St Deiniol’s, Gladstone and Hawarden

It is a curious instance where a single church can be dominated by one man and one family. St Deiniol’s Church, Hawarden is one such structure.

The church was not only where William Ewart Gladstone – four times British Prime Minister – and his family worshiped when he was in residence nearby at Hawarden Castle. Following the great fire that destroyed much of the church’s fittings and furnishings in 1857, William and Catherine Gladstone were instrumental in raising money for its restoration by Sir Gilbert Scott. Subsequently his children and grandchildren invested in and were memorialised within, this building. His second son Stephen became rector in 1872 and the church was a focus of pilgrimage during Gladstone’s own lifetime. This combination of association with one great man and his family, and the unlucky happenstance of the fire, made the space oppressively Gladstonian, although of course his remains and those of his wife are interred in Westminster Abbey.

The church guidebook by William Pritchard makes this point very clear: it is called ‘St Deiniol’s Church, Hawarden: Gladstone’s Church’. It has a foreword by Sir William Gladstone, who describes his own ancestor as ‘perhaps the greatest lay Anglican as well as the greatest statesman of his day’. Over half the guidebook is dedicated to the Gladstone and his family’s presence and involvement with the structure.


Catherine and William Gladstone’s memorial – their bodies are actually in Westminster Abbey

Gladstone Memorials

Rock of Ages, translated into Latin by Gladstone himself and set up as a memorial

The highlight of memorials in the church is the Arts and Crafts double memorial effigy to William and Catherine themselves, taking up an entire chapel on the north side of the church.This memorial is replete with symbolism – a boat of life carrying the couple to Heaven. Given the fire that destroyed most windows and many memorials before the mid-nineteenth century, the church is decidedly dominated by memorials to Gladstone’s family and friends.


Memorial bench commemorating Gladstone’s tree-planting

What is fascinating is that this is not a heritage creation – like Bronte country – but an active construction within and immediately after Gladstone’s lifetime, an accruing association between political figure, landed aristocrat and Anglican stallwart.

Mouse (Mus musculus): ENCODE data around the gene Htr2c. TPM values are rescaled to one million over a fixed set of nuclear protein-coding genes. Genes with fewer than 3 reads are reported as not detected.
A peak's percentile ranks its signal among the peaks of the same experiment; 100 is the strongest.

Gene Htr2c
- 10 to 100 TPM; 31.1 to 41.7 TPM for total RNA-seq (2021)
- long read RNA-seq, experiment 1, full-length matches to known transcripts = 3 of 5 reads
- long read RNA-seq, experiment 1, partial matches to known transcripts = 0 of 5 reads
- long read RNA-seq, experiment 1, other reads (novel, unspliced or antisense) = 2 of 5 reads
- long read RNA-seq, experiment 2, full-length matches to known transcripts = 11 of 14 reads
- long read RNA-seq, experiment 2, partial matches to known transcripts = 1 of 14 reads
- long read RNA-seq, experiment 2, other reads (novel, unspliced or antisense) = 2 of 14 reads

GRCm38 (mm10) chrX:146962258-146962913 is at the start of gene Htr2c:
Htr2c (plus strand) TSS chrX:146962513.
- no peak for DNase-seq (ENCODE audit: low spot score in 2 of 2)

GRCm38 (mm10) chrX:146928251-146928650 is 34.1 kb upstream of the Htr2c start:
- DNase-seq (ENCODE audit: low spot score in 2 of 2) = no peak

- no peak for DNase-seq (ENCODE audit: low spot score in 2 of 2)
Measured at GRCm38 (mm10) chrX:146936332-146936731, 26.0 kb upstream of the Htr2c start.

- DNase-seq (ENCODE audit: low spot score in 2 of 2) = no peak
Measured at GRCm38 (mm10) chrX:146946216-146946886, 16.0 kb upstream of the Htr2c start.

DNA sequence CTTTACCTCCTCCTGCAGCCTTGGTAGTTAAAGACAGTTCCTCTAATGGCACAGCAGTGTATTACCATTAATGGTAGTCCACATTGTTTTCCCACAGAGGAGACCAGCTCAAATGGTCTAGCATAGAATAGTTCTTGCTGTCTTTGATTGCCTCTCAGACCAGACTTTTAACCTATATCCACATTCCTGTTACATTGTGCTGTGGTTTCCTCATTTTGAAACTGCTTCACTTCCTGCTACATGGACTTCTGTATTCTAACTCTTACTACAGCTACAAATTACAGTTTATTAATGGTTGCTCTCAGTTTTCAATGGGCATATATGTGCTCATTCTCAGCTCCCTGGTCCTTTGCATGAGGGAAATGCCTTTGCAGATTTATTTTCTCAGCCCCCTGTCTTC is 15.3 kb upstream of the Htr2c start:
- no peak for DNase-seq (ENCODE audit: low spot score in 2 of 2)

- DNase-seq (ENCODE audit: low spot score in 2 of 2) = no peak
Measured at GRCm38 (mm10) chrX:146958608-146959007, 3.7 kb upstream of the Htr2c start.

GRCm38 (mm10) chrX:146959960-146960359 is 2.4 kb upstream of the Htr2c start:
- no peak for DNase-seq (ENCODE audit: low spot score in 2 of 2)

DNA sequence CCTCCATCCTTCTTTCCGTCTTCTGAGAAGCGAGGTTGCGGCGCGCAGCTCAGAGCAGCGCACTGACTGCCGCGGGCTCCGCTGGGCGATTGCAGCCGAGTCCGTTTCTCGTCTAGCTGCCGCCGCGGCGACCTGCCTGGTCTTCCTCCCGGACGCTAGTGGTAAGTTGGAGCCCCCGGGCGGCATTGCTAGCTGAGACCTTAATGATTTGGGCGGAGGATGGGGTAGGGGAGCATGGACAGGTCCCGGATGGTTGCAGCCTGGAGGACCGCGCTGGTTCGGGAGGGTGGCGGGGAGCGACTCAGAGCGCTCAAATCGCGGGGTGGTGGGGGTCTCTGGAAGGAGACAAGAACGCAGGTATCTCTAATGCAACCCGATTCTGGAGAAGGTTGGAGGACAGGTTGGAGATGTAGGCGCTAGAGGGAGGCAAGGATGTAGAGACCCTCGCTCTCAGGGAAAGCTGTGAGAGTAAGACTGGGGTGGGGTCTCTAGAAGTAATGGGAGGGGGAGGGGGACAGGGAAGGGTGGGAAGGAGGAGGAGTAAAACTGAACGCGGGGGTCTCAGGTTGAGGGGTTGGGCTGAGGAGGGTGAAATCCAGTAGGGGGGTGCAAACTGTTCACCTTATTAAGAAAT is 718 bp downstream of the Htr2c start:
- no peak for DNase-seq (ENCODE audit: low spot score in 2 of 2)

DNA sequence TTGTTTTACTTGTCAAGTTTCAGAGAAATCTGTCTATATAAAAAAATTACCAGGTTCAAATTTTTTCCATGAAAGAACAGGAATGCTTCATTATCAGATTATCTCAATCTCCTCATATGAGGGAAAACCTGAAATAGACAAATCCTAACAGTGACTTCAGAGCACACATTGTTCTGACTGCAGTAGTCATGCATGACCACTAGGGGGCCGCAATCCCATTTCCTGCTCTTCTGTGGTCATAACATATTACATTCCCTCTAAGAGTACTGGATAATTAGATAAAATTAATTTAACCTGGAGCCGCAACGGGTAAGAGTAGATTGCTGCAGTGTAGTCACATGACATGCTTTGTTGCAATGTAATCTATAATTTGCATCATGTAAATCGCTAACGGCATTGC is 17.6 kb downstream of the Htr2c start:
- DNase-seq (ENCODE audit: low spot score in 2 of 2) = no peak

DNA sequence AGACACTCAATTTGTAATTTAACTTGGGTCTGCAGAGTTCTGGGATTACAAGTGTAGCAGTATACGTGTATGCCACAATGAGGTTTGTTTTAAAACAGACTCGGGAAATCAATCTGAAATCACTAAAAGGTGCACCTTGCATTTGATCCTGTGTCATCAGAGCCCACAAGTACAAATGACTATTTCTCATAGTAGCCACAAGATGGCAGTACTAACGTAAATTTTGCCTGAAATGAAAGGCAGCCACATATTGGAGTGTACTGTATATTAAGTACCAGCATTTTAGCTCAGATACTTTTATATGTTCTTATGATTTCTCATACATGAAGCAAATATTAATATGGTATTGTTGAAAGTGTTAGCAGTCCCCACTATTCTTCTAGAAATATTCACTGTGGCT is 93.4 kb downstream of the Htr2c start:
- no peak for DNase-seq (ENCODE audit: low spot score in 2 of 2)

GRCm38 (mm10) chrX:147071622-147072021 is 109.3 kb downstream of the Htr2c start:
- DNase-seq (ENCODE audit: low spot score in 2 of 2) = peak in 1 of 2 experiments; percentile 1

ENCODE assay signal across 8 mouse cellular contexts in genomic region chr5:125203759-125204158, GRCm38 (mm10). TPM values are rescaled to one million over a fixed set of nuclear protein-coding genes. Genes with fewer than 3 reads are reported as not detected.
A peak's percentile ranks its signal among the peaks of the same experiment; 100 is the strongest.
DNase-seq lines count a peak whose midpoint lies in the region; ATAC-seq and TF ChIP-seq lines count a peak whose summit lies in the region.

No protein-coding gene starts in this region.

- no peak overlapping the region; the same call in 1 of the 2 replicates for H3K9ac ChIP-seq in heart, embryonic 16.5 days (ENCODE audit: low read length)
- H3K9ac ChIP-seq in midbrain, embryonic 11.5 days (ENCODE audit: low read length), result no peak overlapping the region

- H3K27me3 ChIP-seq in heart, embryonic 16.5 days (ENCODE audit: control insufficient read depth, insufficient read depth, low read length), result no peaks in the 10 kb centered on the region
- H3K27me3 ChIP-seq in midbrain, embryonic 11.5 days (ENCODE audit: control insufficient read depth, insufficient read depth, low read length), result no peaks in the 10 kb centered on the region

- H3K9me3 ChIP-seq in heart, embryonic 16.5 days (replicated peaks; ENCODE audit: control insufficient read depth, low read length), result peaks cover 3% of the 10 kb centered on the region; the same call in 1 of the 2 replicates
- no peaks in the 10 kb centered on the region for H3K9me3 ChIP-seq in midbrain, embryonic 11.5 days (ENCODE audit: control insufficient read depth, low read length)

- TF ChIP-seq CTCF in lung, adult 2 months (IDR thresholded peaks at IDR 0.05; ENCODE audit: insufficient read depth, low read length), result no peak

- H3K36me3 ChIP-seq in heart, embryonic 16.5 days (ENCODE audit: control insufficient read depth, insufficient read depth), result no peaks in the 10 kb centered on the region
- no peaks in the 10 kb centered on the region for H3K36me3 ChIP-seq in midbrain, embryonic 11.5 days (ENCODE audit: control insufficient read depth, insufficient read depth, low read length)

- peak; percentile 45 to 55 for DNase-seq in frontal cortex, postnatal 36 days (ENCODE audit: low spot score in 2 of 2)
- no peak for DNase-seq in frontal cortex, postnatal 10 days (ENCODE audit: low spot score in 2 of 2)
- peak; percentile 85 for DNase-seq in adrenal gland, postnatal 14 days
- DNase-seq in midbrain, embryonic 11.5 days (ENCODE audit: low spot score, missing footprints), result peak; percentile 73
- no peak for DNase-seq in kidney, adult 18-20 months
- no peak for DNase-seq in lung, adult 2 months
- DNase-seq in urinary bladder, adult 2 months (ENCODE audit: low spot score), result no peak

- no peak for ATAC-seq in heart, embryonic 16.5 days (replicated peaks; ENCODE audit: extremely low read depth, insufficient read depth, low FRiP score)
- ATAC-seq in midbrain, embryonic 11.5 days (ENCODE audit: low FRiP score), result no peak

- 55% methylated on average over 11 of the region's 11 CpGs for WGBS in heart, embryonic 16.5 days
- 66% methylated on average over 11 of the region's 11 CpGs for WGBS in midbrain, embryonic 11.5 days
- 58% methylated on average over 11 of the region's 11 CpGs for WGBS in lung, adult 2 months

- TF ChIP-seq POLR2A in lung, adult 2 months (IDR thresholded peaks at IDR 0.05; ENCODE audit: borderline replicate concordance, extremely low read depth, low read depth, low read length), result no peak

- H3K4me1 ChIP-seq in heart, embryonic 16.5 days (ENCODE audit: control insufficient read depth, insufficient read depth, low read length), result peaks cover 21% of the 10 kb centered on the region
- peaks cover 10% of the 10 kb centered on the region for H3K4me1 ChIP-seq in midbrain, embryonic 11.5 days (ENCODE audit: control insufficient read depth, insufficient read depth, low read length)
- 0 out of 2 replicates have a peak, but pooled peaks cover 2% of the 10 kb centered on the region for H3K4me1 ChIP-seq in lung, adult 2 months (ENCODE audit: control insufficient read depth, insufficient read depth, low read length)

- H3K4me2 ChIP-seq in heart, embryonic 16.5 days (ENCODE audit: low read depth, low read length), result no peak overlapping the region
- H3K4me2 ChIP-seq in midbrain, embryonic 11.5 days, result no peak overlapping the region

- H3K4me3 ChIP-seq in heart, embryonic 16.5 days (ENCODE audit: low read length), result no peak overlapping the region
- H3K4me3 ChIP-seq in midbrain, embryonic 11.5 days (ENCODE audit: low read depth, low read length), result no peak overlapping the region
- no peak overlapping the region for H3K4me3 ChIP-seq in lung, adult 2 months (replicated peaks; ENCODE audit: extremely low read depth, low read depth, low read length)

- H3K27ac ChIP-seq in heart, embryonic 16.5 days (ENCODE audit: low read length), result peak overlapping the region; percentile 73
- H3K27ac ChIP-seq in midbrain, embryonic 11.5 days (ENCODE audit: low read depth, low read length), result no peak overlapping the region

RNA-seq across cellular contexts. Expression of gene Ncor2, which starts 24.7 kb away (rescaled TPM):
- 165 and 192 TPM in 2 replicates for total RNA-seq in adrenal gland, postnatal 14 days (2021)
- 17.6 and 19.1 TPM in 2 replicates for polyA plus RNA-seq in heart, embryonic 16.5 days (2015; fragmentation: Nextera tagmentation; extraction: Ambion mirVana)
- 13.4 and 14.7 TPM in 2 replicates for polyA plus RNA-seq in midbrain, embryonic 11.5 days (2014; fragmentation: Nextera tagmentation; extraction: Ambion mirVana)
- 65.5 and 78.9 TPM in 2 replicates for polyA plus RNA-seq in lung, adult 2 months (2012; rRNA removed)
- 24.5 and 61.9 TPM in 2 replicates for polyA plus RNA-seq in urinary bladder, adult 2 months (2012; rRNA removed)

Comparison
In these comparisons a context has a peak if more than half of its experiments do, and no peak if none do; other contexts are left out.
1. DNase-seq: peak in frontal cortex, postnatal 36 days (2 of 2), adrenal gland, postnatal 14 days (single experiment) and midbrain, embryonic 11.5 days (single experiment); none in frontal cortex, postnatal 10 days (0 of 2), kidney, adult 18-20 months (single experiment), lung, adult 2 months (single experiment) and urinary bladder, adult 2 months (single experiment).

Churchyard Memories

The churchyard is also replete with Gladstonian memories. There are gravestones memorialising members of Gladstone’s family, as well as a bench memorialising the trees planted in 1912 by W.C.C. Gladstone.

Grave of a Gladstone, St Deiniol’s churchyard
Trees: part of St Deiniol’s churchyard’s Gladstone family memorialisation

A Landscape of Memory

Of course, St Deiniol’s sits in a Gladstone memoryscape long in the making.

St Deiniol’s Library

Adjacent to the church is St Deiniol’s Library built around Gladstone’s collections, fronted by a memorial originally intended for Dublin but unsurprisingly for 1923 refused and erected instead in front of the library in 1925.

Gladstone’s axes

Then of course there is Hawarden Castle itself with the Temple of Peace – Gladstone’s private library – preserved in perpetuity as it was in the great man’s lifetime. I visited this a few years ago on the invitation of a conference. The landscape and its trees are also enshrined with the mythology of Gladstone the tree-feller. Indeed, his library contains his collection of axes.

The public have daily access to part of the parkland where views are possibly of the medieval predecessor of Hawarden Castle.

The striking war memorial also is linked closely to the Gladstones through patronage and personal loss and inside the church is a memorial to one of the Gladstones – Captain W.H. – killed in France in 1915.

Hawarden war memorial
Gladstone memorial, Hawarden
Gladstone read the Archaeological Journal!

Also, there is the memorial to Catherine and William’s golden wedding anniversary; a water fountain demanding of the visitor to indulge in its waters: ‘Drink Ye’ it exclaims. I like the flaming urn, very baroque and not at all related to drinking on face value, but perhaps a spiritual connection is being invoked.

View of Hawarden Castle from Gladstone’s “Temple of Peace”

Of course, I have to finish with two ways by which Gladstone was archaeological. First, Gladstone was archaeological in his own sense of place and past. From his ‘Temple of Peace’ he had views of the medieval ruins of Hawarden Castle. Second, Gladstone read archaeology! When I visited a few years ago, I was delighted that Gladstone had some of the opening volumes of the Proceedings of the Archaeological Institute, aka the Archaeological Journal, on his shelves.

If Gladstone dominates the landscape of Hawarden, it is important to remember the many other souls who are memorialised in the church, churchyard and wider landscape. However, that would be the subject of another blog…